The Stylebook is a fundamental reference for professional writers and editors, and can have a significant impact on journalistic language in the United States and internationally. Many of those who make suggestions — especially political and social activists — believe the words the AP uses can have a powerful effect in changing attitudes and society.
We don’t see AP’s news report as a tool for social engineering. But if a suggestion will make our report fairer, more considerate or more balanced, we’re interested.
To that end, in the past few years we’ve modified the suicide and mental health references in the Stylebook. We also improved our terminology for immigrants and gender issues. We’ve changed or added terminology on climate change and religion.
We review suggestions with an eye to how many we can reasonably incorporate in our daily work. Our staff produces huge amounts of material under deadline pressure. There is only so much bandwidth for new rules each year.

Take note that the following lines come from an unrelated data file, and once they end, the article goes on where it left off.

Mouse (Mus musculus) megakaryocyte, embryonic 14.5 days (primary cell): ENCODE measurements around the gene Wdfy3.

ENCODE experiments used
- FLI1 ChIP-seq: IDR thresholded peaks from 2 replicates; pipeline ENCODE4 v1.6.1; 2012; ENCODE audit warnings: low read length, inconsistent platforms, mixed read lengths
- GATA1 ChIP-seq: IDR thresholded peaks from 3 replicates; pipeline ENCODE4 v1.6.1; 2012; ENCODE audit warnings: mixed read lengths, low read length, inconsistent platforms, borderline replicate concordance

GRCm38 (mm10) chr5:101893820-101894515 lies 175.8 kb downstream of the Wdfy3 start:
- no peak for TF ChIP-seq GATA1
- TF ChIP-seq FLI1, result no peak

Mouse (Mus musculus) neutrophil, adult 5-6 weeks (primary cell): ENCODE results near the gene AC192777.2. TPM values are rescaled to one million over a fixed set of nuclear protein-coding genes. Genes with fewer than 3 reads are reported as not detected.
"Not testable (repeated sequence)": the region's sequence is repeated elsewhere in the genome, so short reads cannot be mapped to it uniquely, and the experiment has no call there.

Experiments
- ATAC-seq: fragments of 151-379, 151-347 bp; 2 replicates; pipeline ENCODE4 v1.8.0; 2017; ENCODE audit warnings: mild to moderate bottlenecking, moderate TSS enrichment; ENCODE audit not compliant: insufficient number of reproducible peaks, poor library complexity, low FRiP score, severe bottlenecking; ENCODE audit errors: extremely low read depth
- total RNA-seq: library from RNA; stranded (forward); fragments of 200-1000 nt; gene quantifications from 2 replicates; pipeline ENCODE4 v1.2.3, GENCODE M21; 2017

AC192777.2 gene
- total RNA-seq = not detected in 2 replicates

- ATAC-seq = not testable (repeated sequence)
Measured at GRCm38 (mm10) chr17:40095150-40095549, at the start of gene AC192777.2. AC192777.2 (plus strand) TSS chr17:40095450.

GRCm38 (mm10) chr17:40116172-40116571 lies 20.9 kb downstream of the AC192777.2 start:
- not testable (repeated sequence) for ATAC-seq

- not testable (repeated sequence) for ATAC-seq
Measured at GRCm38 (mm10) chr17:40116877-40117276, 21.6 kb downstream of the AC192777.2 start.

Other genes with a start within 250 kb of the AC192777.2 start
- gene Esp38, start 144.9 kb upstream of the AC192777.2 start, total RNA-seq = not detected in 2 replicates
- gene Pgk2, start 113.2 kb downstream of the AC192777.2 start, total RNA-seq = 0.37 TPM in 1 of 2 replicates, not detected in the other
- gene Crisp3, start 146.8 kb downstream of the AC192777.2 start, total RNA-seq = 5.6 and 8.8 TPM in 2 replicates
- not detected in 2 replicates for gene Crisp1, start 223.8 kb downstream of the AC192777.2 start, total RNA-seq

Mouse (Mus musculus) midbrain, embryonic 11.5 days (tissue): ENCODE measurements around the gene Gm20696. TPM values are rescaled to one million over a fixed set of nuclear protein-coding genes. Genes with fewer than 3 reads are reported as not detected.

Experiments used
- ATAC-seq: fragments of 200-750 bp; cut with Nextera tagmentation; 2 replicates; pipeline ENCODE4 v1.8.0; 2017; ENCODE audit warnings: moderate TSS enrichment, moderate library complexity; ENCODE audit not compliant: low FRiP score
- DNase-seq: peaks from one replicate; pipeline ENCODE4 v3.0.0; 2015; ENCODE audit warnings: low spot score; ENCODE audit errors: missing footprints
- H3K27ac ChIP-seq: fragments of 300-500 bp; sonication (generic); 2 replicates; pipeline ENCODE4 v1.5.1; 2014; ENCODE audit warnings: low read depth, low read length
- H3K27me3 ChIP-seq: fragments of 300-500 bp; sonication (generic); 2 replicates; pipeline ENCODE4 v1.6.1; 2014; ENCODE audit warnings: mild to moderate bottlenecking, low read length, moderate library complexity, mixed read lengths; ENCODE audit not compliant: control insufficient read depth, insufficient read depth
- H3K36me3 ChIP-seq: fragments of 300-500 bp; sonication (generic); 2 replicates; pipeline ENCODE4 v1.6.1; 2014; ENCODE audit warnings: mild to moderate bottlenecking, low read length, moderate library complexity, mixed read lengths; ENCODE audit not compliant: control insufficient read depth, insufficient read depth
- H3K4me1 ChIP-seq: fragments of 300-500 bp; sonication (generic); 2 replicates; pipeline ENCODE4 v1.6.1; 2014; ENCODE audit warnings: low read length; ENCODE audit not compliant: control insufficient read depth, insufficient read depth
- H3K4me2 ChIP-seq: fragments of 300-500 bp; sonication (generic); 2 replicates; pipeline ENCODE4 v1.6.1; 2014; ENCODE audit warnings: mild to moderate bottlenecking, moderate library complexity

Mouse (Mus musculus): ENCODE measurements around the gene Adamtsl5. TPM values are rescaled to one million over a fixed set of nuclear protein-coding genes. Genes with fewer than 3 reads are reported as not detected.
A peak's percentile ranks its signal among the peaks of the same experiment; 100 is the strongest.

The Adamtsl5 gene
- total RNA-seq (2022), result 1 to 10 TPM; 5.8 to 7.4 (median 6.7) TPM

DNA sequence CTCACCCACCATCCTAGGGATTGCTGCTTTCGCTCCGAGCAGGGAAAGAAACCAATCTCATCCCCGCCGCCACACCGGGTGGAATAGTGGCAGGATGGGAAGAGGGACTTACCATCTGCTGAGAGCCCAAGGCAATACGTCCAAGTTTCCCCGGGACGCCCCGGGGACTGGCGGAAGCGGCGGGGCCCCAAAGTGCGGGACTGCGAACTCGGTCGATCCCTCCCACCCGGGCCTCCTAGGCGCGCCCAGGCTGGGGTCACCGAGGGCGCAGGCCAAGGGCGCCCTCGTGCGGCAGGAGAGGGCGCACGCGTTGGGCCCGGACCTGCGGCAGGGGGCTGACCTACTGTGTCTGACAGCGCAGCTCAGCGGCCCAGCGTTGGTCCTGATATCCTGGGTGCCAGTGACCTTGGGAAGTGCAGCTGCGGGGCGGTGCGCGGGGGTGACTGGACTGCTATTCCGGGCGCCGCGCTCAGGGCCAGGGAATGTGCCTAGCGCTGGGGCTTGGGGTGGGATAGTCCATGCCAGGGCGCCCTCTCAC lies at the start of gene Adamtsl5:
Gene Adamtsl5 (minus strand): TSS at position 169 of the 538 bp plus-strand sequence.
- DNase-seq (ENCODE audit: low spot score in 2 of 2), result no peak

As we put the book together, we’ll be looking for style issues that have been particularly important this year. We’ll plow through the book looking for distinctions that no longer matter, and for rarely used terms that can be moved from the print Stylebook — already bulging at more than 600 pages — to the online version.
We expect to come up with many new and revised entries. However, sometimes the best decision is not to make a rule. When there’s no real issue of fairness or clarity, we like letting language take its natural course.
For instance, the Stylebook has been asked to make a ruling between “fracking” and “hydraulic fracturing” and between the “tar sands” and “oil sands” of Canada. In neither case has the team thought the difference so significant as to require a ruling.
The Stylebook is assembled by a variety of specialists in various fields from across the AP. Their work is then reviewed by a core editing team, led by myself. Other team members are Paula Froke and David Minthorn and, new this year, Jerry Schwartz, a highly experienced editor in New York who has already contributed significantly to the book. Sally Jacobsen, a Stylebook editor for many years, is retiring this year from the AP.